Deep learning is a recent new class of machine learning algorithms that encompasses models called neural networks. These networks are optimized using training data; images with labels, such as recurrence information. From the training data, relevant features to predict the labels are automatically inferred. During development, the generalization of these features is tested on separated training data, which is not used for learning. Afterwards, a third independent set of data, the test set, is used to ensure generalization. Since features are inferred, handcrafted feature engineering is not needed anymore to develop machine learning models. Neural networks are the current state-of-the-art in image classification16.
Deep learning has previously been shown to find visual patterns to predict genetic mutations from morphology, for example, in lymphoma17 and lung cancer18. Additionally, deep learning has been used for feature discovery in colorectal cancer19 and intrahepatic cholangiocarcinoma20 using survival data. Although deep learning has been used with biochemical recurrence data on prostate cancer, Leo et al.21. assumed manual feature selection beforehand, strongly limiting the extent of new features to be discovered. Yamamoto et al.22. used whole slide images and a deep-learning-based encoding of the slides to tackle the slides’ high resolution. They leverage classical regression techniques and support-vector machine models on these encodings. The deep learning model was not directly trained on the outcome, limiting the feature discovery in this work as well.
A common critique of deep learning is its black-box nature of the inferred features23. Especially in the medical field, decisions based on these algorithms should be extensively validated and be explainable. Besides making the algorithms’ prediction trustworthy and transparent, from a research perspective, it would be beneficial to visualize the data patterns which the model learned, allowing insight into the inferred features. We can visualize the patterns learned by the network leveraging a new technique called Automatic Concept Explanations (ACE)24. ACE clusters patches of the input image using their intermediate inferred features showing common patterns inferred by the network. We were interested in finding these common concepts over a range of images to unravel patterns that the model has identified.
This study aimed to use deep learning to develop a new prognostic biomarker based on tissue morphology for recurrence in patients with prostate cancer treated by radical prostatectomy. As training data, we used a nested case-control study25. This study design ensured we could evaluate whether the network learned differentiating patterns independent of Gleason patterns. The prognostic biomarker provides a strong correlation with biochemical recurrence in two sets (n = 182 and n = 204) from separate institutions. Furthermore, the Automatic Concept-based Explanations provided tissue patterns interpretable by our pathologist.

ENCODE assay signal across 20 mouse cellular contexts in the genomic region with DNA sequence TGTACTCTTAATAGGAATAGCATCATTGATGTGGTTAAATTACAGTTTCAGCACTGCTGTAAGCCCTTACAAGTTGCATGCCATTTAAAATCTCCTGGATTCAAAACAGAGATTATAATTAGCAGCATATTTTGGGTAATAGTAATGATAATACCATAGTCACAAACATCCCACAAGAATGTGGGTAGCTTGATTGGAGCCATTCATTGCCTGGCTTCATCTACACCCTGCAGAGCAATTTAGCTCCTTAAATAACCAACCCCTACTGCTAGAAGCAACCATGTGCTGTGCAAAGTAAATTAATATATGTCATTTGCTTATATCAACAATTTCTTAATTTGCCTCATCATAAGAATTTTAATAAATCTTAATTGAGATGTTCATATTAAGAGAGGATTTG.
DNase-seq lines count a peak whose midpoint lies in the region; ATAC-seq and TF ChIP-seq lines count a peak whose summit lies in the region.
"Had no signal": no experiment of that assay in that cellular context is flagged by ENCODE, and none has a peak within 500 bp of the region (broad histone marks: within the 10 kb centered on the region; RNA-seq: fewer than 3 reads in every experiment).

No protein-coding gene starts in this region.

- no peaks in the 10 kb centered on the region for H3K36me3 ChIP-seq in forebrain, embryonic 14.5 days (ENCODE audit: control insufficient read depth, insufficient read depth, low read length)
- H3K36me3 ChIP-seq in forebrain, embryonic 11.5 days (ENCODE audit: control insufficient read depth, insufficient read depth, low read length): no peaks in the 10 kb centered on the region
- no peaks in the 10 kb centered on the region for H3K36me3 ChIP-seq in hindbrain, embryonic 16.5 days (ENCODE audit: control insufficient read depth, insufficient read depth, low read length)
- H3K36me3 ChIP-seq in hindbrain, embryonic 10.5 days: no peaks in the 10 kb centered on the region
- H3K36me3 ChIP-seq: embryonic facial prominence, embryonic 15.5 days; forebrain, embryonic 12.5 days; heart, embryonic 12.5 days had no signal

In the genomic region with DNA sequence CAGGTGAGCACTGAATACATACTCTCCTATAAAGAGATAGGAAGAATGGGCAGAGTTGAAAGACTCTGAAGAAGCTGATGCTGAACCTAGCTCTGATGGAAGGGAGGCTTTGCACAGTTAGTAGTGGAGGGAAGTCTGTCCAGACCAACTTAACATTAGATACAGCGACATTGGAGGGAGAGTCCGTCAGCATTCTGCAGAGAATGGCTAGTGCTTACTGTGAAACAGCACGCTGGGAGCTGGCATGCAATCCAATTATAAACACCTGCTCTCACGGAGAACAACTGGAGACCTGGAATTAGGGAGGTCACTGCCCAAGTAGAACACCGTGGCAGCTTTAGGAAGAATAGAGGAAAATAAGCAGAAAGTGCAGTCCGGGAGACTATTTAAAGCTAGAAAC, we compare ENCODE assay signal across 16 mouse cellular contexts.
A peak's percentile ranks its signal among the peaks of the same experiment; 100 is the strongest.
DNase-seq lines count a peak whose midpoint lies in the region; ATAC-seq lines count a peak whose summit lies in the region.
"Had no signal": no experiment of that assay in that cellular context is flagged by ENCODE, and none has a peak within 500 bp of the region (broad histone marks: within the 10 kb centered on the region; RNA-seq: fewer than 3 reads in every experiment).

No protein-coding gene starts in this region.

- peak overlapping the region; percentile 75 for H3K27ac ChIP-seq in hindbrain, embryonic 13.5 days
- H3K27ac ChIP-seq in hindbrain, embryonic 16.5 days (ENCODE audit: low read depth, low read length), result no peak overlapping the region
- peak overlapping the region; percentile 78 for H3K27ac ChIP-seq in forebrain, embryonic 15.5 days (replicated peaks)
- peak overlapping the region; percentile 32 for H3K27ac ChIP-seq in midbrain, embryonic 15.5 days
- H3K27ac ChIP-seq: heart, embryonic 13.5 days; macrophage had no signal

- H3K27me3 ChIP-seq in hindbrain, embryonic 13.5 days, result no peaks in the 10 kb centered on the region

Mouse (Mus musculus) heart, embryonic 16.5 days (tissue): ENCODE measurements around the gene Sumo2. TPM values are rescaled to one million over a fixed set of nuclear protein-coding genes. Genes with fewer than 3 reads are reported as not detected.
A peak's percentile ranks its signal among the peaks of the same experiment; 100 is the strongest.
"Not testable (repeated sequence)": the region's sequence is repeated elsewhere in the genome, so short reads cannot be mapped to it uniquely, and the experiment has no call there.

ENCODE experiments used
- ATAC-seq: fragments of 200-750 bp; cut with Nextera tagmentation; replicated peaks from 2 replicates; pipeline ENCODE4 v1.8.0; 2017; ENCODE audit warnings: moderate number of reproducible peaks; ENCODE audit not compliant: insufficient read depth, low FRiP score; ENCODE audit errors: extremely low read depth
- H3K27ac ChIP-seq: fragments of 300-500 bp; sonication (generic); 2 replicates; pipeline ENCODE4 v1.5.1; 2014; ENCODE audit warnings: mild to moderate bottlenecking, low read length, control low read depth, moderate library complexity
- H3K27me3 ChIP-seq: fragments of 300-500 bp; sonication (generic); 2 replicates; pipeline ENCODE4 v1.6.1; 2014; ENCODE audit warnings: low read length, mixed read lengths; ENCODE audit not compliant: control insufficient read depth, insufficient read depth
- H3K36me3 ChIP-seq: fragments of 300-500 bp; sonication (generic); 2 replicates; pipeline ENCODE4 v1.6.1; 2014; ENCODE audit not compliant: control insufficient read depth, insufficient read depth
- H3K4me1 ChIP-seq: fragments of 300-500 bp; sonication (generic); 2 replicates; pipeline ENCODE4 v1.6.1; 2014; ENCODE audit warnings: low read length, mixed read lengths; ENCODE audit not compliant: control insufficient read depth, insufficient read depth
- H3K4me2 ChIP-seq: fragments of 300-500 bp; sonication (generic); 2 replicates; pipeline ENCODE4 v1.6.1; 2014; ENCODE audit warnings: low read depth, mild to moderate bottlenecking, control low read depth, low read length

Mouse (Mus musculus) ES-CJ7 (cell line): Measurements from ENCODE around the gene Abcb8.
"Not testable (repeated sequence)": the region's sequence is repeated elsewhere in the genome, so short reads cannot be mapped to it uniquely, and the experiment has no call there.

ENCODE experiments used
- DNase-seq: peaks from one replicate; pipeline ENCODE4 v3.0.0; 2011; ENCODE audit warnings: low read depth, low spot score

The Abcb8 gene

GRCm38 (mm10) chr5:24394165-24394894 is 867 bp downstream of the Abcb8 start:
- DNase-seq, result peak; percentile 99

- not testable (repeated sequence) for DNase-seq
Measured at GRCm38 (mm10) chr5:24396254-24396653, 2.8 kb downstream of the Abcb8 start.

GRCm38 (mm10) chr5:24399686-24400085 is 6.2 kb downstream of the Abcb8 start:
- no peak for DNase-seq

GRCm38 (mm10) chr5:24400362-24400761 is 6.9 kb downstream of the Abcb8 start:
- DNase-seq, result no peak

Two independent cohorts of patients who underwent prostatectomy for clinically localized prostate cancer were used in this study. Patients were treated at either the Johns Hopkins Hospital in Baltimore or New York Langone Medical Centre. Both cohorts were accessed via the Prostate Cancer Biorepository Network26. The Johns Hopkins University School of Medicine Institutional Review Board and The New York University School of Medicine Institutional Review Board provided ethical regulatory approval for collection and disbursement of data and materials from the respective institutions. The need for acquiring informed consent was waived by the institutional ethical review boards.
For the development of the novel deep-learning-based biomarker (further referred to as DLS biomarker), we used a nested case-control study of patients from Johns Hopkins. This study consists of 524 matched pairs (724 unique patients) containing four tissue spots per patient. They were sampled from 4860 prostate cancer patients with clinically localized prostate cancer who received radical retropubic prostatectomy between 1993 and 2001. Men were routinely checked after prostatectomy at 3 months and at least yearly thereafter. Surveillance for recurrence was conducted using digital rectal examination and measurement of serum PSA concentration. Patients were followed for outcome until 2005, with a median follow-up of 4.0 years. The outcome was defined as recurrence, based on biochemical recurrence (serum PSA > 0.2 ng/mL on 2 or more occasions after a previously undetectable level after prostatectomy), or events indicating biochemical recurrence before this was measured; local recurrence, systemic metastases, or death from prostate cancer. Controls were paired to cases with recurrence using incidence density sampling27. For each case, a control was selected who had not experienced recurrence by the date of the case’s recurrence and was additionally matched based on age at surgery, race, pathologic stage, and Gleason sum in the prostatectomy specimen based on the pathology reports. Given the incidence density sampling of controls, some men were used as controls for multiple cases, and some controls developed recurrence later and became cases for that time period.